The article is a report by Natalie Angier on research into consciousness and attention by neuroscientist Jeremy Wolfe. I won't attempt to say much about it, except that it concerns the interplay of consciousness and attention. And how in some sense we are not really conscious of as much as we think we are. The sense data are streaming into our brains, and they do register at some level that appears to be conscious. But in fact, only a part of the information stream that is the focus of "attention" actually seems to matter." Attention" is the brain's mechanism for limiting actual processing to just a part of the data stream that, somehow, seems most important.

I won't attempt to summarize more than that. Angier is a pretty good writer. Read the article for yourself. Actually, speaking of Angier, I should remark that I have expressed reservations before about her writing style (here). There I described her style as "too flowery and gaudy for my taste". The article mentioned above is fairly tame in that regard. But sometimes what she writes seems, to me anyhow, to be best described as somewhat twee.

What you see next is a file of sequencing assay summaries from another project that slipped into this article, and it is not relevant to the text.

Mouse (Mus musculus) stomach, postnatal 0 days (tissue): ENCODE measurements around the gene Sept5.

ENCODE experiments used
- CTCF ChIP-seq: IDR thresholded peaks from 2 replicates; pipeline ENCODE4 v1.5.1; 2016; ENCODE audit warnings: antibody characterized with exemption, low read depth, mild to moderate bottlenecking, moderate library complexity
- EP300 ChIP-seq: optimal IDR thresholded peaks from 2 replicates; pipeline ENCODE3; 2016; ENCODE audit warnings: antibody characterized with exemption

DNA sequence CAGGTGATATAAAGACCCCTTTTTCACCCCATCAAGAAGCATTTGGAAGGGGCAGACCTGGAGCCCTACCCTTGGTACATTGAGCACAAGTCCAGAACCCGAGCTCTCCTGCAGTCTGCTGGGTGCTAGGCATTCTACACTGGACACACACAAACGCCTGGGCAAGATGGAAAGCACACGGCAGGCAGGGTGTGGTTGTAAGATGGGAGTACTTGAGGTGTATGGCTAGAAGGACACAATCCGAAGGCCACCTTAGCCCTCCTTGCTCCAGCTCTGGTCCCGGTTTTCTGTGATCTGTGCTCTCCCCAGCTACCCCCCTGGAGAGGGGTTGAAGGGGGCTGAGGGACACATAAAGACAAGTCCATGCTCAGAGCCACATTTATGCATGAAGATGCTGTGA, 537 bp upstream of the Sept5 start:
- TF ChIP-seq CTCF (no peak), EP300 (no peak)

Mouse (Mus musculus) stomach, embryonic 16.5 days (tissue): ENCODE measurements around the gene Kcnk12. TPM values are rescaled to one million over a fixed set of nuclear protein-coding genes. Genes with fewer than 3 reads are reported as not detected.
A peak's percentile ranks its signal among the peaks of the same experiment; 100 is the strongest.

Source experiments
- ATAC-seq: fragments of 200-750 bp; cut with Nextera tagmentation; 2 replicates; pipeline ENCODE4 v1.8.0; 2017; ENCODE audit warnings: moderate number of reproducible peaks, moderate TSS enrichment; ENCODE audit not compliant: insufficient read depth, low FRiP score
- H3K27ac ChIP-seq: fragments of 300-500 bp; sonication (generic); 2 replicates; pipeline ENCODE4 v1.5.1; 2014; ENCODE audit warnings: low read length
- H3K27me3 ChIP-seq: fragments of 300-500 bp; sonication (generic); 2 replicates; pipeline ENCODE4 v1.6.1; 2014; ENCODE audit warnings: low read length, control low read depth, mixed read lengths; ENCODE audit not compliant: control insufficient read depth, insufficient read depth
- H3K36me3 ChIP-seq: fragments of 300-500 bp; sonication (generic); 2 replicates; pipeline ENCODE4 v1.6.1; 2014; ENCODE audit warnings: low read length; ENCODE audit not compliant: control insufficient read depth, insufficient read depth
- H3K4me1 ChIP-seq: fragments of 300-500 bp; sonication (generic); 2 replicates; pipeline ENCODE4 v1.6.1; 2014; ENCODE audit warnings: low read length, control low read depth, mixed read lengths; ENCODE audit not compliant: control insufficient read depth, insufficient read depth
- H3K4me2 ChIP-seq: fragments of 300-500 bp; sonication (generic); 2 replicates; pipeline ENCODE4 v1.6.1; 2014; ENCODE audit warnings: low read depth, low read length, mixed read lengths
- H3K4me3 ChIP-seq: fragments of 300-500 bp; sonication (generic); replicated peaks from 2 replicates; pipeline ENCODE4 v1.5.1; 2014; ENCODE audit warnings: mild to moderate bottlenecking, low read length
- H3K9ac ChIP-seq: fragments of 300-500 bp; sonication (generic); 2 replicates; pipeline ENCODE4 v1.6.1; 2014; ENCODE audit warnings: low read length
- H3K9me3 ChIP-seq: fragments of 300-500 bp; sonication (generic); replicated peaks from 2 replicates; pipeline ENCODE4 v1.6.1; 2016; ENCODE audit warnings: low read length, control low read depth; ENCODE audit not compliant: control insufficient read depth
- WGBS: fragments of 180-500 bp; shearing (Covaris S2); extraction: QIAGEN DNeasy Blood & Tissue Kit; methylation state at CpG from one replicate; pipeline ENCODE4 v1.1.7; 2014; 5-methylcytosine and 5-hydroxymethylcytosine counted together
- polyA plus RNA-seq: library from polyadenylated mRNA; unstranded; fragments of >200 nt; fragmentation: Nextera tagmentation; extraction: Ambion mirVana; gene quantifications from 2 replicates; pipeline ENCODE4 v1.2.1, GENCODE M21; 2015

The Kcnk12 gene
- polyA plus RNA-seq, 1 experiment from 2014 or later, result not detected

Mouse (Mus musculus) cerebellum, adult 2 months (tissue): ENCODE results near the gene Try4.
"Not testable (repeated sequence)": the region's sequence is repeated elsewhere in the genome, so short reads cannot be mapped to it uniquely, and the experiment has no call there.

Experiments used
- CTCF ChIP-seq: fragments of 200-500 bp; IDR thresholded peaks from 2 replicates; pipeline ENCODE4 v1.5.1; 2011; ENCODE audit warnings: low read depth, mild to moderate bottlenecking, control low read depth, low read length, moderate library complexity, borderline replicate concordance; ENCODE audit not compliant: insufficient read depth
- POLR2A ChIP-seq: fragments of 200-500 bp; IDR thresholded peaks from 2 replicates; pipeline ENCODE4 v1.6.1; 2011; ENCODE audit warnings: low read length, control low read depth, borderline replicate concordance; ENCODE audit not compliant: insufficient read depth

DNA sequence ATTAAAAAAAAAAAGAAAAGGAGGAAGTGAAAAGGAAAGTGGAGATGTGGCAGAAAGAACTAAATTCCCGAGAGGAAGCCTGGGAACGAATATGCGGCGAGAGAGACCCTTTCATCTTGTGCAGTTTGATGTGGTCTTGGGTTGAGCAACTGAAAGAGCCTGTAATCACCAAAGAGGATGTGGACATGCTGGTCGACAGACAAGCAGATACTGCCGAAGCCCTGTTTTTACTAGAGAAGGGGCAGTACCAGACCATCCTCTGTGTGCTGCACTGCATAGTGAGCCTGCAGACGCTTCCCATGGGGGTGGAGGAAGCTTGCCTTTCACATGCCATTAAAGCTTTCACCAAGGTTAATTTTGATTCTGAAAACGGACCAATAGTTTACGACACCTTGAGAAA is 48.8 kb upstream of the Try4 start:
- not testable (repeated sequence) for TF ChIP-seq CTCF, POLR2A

Now, "twee" is a word you may not be familiar with if you have been exposed mainly to U. S. English (and you don't do crossword puzzles). It's a British word. A rough American equivalent might be "affected". However, I used "twee" to make a point. Namely, that if you didn't know the meaning, but you looked it up, I'm pretty sure you won't have much trouble remembering it. Why? Because I brought it to your attention.

So you see, although you were probably conscious of the word when you read it, having had your attention focused on it will tend to be the catalyst that gets it added to your memory.

The brain has other mechanisms for directing consciousness in certain ways and for raising the probability that certain kinds of data get remembered. Emotion is one such psychological mechanism that has this effect. I've touched on this tangentially when I wrote about stress and memory here. Also think about "flashbulb memories".

The point is that sensory data that is accompanied by significant emotional valence tends to be preferentially stored in memory. Various hormones and growth factors (such as BDNF) seem to play a role in this process. Consciousness per se... not so much. You have been conscious of quite a lot that you have already forgotten the next day (such as, perhaps, what you had for breakfast a day or two ago).

Here's another report of recent research that tends in the same direction. It concerns the role of emotion in the sense of smell, and which olfactory experiences tend to be stored in memory:

One Bad Experience Linked To Sniffing Out The Danger